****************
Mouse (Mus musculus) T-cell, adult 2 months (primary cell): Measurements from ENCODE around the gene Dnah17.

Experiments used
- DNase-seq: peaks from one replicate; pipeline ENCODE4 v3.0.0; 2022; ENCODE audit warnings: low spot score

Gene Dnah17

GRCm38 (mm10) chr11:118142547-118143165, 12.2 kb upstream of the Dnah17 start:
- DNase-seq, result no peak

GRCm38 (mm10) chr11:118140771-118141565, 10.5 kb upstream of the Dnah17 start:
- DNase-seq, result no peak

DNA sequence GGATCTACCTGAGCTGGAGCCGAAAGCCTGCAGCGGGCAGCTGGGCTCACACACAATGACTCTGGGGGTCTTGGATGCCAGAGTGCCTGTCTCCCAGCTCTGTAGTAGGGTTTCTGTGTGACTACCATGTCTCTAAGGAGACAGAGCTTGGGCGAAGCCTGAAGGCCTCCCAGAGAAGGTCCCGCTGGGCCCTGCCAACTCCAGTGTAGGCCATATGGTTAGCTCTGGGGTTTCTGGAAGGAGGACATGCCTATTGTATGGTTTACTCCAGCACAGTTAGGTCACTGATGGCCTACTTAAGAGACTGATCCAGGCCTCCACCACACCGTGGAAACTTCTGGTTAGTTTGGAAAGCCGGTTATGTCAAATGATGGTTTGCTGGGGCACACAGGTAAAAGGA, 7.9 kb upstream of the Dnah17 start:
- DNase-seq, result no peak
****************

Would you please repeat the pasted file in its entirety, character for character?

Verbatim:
Mouse (Mus musculus) T-cell, adult 2 months (primary cell): Measurements from ENCODE around the gene Dnah17.

Experiments used
- DNase-seq: peaks from one replicate; pipeline ENCODE4 v3.0.0; 2022; ENCODE audit warnings: low spot score

Gene Dnah17

GRCm38 (mm10) chr11:118142547-118143165, 12.2 kb upstream of the Dnah17 start:
- DNase-seq, result no peak

GRCm38 (mm10) chr11:118140771-118141565, 10.5 kb upstream of the Dnah17 start:
- DNase-seq, result no peak

DNA sequence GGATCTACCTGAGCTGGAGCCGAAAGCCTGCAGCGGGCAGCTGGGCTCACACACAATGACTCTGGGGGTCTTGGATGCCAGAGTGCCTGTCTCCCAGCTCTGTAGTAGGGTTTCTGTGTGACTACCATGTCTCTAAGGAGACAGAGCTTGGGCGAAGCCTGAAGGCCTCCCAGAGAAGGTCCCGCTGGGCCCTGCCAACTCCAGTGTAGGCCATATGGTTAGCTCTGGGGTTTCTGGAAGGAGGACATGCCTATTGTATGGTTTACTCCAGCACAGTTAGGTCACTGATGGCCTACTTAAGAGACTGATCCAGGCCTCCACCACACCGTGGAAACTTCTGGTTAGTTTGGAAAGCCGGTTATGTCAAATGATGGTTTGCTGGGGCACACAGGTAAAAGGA, 7.9 kb upstream of the Dnah17 start:
- DNase-seq, result no peak